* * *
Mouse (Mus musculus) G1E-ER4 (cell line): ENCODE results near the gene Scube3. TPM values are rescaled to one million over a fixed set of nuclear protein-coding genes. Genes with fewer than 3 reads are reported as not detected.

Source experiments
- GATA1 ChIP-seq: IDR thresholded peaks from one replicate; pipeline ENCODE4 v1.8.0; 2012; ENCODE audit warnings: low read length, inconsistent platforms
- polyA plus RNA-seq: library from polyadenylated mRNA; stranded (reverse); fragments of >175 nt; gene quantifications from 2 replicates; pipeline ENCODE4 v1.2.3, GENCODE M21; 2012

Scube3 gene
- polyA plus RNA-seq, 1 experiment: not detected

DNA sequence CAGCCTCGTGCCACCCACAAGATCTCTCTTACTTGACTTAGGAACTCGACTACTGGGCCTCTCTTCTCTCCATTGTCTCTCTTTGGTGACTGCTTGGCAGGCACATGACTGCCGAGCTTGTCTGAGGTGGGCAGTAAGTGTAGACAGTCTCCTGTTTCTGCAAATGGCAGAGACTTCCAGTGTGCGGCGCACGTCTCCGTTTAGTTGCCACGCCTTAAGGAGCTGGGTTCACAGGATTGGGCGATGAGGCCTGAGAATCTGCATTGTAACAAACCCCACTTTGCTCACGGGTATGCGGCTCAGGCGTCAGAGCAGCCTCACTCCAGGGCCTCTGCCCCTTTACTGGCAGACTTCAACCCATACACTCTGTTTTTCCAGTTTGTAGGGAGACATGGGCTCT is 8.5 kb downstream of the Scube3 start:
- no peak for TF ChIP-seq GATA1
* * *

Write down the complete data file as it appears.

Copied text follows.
Mouse (Mus musculus) G1E-ER4 (cell line): ENCODE results near the gene Scube3. TPM values are rescaled to one million over a fixed set of nuclear protein-coding genes. Genes with fewer than 3 reads are reported as not detected.

Source experiments
- GATA1 ChIP-seq: IDR thresholded peaks from one replicate; pipeline ENCODE4 v1.8.0; 2012; ENCODE audit warnings: low read length, inconsistent platforms
- polyA plus RNA-seq: library from polyadenylated mRNA; stranded (reverse); fragments of >175 nt; gene quantifications from 2 replicates; pipeline ENCODE4 v1.2.3, GENCODE M21; 2012

Scube3 gene
- polyA plus RNA-seq, 1 experiment: not detected

DNA sequence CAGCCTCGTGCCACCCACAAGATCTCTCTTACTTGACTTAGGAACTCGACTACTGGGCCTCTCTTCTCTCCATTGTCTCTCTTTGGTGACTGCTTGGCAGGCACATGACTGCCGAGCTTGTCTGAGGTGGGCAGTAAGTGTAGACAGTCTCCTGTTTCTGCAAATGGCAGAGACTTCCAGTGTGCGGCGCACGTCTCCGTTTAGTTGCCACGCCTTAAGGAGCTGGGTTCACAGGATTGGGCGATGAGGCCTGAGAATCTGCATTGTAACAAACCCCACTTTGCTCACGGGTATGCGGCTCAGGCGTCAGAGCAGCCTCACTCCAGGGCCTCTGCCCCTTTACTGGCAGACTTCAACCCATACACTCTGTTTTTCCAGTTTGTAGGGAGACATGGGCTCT is 8.5 kb downstream of the Scube3 start:
- no peak for TF ChIP-seq GATA1